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FASHION AND ELEGANCE: THE SUCCESS OF THE BELLUNO EYEWEAR DISTRICT
It is one of the most important and prestigious industrial districts in Italy, headed by 286 companies employing some 11,000 workers, and situated in a highly strategic area of the country.
The district in question is that of the Veneto eyewear manufacturers (www.distrettoocchiale.it): companies whose research over many decades has resulted in unique quality and elegance.
The story of the district started back in 1878, with the establishment of the first spectacle works at Calalzo di Cadore, in the province of Belluno. Nowadays, apart from a few factories situated in the Alta Trevigiana region, the district is still concentrated throughout this same province, and has become one of the main drivers of the local economy.
The figures certainly confirm this, valuing sales of Italian eyewear at 2919 million Euros: of which 2811 million are in exports and 80% just from the Belluno district.
The district extends from the Cadore area into the territories of Agordino, Longarone, Alpago and Feltrino, and its main focus is the manufacture of eyeglasses, sunglasses, eyewear accessories, production machinery and equipment, galvanic processes, glasses cases and lenses.
The stability and robustness of this industry is confirmed by the fact that it has not suffered any significant impact from the global economic crisis. Lorraine Berton, President of SIPAO (the eyewear manufacturers section of the Belluno Dolomites Industrial Association) explained that this result is mainly due to exports, which grew by 7.2% in 2013. Nevertheless, the situation varies quite considerably between individual companies, with larger businesses having different experiences to SMEs.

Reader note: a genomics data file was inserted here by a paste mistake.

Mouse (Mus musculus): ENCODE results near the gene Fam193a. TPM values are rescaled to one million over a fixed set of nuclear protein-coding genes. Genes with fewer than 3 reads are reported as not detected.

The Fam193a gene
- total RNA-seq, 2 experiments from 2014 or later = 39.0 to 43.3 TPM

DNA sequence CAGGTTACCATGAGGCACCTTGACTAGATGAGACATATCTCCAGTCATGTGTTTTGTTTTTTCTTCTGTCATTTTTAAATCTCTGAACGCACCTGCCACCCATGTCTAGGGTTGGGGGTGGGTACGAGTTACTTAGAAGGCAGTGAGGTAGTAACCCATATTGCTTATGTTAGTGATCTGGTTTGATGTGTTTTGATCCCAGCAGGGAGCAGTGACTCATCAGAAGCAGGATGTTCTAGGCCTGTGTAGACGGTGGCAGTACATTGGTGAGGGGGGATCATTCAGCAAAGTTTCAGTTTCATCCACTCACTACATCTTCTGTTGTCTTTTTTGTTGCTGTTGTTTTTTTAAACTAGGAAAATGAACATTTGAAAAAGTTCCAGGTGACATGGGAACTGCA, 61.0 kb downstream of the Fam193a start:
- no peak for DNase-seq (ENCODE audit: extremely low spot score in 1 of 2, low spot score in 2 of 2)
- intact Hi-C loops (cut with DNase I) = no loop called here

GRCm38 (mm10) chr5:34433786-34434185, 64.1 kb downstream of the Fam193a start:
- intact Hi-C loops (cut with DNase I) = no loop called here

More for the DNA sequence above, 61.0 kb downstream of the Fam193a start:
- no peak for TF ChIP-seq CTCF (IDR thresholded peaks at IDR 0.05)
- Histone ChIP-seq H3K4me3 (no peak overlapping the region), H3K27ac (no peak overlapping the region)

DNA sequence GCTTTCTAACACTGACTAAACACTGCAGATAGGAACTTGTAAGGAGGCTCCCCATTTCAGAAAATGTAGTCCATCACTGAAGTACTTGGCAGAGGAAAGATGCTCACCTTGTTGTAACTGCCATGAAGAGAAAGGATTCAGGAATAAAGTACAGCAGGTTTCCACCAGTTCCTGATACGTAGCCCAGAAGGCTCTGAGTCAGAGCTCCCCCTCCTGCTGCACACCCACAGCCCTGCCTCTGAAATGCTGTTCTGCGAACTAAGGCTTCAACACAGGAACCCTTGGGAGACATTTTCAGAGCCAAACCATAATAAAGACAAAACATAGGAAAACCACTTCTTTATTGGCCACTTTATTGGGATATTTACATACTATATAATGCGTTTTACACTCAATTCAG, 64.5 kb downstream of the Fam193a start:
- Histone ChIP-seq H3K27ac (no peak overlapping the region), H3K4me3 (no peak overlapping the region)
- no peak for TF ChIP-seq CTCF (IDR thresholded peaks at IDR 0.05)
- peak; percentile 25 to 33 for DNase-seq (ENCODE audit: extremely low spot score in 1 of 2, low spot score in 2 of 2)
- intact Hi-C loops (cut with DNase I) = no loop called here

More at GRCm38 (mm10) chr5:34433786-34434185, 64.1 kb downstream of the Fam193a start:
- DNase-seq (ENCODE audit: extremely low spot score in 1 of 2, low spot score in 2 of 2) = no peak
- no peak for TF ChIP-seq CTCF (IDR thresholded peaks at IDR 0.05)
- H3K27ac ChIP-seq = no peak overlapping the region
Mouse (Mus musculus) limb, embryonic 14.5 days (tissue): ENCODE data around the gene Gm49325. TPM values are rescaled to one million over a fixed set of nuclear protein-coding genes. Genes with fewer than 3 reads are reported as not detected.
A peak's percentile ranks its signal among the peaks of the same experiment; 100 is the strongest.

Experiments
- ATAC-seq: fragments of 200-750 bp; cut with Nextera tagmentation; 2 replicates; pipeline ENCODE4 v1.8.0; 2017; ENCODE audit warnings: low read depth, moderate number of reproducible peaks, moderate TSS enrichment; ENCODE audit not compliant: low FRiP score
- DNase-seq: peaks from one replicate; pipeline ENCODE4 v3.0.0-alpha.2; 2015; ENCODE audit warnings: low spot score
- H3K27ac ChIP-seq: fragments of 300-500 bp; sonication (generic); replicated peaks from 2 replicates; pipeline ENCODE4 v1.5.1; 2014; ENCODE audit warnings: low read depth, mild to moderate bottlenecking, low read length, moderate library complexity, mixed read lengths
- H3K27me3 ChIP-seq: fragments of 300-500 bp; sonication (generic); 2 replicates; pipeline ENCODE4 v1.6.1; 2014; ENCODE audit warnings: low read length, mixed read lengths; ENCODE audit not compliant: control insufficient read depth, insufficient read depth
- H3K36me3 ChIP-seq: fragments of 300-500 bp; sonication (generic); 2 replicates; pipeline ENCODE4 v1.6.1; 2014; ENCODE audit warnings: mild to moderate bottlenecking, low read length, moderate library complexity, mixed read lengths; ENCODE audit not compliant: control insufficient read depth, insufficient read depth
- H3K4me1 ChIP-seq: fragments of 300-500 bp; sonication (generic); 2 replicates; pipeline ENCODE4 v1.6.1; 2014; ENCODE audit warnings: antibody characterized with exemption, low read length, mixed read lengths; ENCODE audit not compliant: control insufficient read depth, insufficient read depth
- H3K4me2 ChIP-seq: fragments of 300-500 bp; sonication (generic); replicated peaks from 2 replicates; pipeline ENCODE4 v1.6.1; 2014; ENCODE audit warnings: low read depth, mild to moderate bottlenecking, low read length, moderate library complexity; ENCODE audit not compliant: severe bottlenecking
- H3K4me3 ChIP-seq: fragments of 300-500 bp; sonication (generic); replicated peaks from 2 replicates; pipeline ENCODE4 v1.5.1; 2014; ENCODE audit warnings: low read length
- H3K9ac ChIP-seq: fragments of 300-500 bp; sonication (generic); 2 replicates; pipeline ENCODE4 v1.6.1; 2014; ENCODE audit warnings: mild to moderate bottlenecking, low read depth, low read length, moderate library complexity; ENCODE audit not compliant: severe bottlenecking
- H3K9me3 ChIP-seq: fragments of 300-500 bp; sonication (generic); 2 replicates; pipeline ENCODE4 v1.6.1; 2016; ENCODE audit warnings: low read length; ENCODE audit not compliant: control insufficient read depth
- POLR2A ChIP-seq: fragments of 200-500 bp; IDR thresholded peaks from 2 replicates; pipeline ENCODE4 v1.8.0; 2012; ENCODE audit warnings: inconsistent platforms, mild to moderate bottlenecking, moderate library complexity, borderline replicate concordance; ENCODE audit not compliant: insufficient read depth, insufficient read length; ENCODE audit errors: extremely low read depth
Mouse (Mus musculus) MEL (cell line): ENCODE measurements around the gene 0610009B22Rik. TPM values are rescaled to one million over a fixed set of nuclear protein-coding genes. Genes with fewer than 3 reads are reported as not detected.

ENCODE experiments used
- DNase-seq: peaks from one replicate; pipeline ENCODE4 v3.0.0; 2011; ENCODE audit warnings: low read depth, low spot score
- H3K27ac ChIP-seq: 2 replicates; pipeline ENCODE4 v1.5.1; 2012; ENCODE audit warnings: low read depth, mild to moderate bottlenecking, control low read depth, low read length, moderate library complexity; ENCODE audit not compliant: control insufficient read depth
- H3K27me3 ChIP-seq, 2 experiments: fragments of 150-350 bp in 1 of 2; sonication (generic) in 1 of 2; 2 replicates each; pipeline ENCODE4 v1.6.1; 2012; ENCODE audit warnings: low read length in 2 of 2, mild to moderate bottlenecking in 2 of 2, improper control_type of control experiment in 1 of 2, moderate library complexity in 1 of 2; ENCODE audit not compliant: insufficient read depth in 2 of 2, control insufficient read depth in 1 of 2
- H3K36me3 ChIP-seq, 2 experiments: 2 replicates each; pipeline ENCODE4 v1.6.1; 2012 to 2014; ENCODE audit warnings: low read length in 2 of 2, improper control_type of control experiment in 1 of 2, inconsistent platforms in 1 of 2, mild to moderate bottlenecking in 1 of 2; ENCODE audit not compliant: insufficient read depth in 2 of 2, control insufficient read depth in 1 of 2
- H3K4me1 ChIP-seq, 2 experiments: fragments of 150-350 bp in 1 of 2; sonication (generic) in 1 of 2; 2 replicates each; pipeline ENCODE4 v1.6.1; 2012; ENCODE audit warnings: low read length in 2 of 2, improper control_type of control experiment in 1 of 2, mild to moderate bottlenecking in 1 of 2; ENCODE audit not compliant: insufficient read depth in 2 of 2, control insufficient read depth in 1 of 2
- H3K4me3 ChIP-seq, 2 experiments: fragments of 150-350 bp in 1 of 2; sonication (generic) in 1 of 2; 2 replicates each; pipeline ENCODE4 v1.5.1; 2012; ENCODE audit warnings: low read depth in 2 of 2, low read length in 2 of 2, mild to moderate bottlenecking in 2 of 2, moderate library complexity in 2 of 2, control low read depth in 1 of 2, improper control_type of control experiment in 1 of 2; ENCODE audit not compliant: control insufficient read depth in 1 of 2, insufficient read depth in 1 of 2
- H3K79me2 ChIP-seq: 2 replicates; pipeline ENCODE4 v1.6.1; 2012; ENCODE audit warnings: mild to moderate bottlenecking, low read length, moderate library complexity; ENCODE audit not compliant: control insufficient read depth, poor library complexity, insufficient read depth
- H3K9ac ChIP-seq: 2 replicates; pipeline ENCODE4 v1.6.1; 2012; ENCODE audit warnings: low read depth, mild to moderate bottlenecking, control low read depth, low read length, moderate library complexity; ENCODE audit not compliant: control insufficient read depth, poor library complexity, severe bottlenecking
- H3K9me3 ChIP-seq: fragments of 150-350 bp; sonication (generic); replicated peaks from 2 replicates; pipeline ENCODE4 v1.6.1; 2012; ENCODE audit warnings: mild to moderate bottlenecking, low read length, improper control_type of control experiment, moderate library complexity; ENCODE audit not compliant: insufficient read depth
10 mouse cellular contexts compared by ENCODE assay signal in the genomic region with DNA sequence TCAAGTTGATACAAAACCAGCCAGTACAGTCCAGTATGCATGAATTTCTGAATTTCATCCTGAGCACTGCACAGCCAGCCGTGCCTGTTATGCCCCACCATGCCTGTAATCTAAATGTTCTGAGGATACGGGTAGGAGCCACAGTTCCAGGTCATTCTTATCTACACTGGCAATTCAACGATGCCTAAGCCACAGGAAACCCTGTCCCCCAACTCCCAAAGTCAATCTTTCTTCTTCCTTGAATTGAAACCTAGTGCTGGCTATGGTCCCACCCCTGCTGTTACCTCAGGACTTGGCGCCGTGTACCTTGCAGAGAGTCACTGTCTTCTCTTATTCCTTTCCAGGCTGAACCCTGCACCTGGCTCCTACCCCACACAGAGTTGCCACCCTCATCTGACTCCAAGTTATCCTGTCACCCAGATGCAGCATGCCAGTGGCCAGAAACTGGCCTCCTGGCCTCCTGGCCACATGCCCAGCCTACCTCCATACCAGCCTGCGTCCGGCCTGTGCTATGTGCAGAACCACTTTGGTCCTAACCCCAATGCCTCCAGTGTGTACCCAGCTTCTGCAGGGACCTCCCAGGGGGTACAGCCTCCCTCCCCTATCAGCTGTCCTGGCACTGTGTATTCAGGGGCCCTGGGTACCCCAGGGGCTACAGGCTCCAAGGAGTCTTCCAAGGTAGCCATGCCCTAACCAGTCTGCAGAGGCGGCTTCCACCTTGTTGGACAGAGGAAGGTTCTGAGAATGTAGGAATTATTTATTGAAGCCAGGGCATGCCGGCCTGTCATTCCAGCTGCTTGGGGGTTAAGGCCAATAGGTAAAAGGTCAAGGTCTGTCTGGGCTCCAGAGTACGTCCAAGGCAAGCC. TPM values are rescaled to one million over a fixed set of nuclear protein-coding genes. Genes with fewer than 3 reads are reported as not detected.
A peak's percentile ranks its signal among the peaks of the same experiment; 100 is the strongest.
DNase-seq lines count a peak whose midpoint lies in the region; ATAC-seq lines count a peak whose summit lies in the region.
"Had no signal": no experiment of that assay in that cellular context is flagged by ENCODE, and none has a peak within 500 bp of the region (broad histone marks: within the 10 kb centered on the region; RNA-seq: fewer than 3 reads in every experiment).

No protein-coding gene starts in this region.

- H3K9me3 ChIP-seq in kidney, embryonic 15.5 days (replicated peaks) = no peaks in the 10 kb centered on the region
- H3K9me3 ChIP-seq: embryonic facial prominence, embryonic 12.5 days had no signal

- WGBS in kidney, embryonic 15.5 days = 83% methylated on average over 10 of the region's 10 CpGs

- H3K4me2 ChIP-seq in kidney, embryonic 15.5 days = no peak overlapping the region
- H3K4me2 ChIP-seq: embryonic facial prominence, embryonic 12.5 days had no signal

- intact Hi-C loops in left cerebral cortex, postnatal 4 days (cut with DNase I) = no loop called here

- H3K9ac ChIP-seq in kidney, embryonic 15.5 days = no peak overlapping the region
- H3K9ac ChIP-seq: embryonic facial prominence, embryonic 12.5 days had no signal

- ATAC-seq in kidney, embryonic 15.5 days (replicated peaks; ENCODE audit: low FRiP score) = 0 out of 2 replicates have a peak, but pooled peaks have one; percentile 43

Lorraine Berton provided more details: â€śThe eyewear district remains the most important industrial entity in the province of Belluno, and the reason it has managed to survive the economic crisis, which has now lasted over five years, is largely down to the dynamism and international approach of the companies concerned.â€ť But she also made the following point: â€śThe larger companies are achieving very positive results, and have had a significant effect on indicators for the sector, beginning with the export figures, which have grown by over seven per cent in the last year. However, for small and medium-sized companies the situation is more variable, and unfortunately some of these have found themselves in difficulty.
Nevertheless, there have been some promising signs in recent months, even for the domestic market, and these were particularly evident at the Milan international trade fair (MIDO). It is too early to describe this as a definite turnaround, but we have reasons to be cautiously optimistic.â€ť